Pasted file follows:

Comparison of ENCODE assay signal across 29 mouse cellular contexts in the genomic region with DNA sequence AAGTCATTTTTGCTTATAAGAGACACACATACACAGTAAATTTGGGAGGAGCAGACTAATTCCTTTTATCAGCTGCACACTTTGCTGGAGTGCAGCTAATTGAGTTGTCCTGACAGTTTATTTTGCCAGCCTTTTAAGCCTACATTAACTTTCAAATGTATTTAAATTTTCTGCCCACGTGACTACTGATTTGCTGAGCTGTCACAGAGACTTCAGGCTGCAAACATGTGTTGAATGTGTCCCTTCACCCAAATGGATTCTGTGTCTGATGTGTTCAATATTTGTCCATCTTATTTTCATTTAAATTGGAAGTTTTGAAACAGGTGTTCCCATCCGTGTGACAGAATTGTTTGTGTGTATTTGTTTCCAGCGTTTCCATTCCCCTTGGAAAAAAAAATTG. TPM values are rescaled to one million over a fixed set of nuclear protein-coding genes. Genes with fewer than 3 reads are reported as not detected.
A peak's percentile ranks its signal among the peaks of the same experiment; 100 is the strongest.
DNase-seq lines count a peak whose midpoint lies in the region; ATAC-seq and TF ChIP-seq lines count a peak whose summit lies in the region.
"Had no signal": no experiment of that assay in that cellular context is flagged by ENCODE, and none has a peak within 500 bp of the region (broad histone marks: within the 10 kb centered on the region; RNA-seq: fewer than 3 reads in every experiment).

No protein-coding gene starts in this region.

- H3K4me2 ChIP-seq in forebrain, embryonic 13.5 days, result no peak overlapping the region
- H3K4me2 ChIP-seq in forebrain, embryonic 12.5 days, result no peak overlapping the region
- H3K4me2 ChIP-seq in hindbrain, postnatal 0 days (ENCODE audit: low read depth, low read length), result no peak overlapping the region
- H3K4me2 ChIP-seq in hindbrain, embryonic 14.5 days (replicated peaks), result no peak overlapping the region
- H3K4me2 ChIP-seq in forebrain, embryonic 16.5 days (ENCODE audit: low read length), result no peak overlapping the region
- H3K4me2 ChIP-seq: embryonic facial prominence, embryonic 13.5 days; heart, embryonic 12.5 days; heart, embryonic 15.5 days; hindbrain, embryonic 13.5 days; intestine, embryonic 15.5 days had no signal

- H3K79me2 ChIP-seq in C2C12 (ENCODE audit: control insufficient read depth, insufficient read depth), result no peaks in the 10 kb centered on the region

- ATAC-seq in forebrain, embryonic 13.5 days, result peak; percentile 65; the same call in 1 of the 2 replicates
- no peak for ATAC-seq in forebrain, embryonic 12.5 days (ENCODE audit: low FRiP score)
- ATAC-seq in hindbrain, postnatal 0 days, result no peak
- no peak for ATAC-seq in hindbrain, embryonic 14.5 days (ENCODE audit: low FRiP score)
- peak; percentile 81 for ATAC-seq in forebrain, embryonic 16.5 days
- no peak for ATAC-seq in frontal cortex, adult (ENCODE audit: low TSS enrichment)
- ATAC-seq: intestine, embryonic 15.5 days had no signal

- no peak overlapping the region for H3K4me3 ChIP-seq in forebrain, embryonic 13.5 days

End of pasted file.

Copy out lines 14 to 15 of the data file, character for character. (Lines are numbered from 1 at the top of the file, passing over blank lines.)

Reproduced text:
- no peak for ATAC-seq in forebrain, embryonic 12.5 days (ENCODE audit: low FRiP score)
- ATAC-seq in hindbrain, postnatal 0 days, result no peak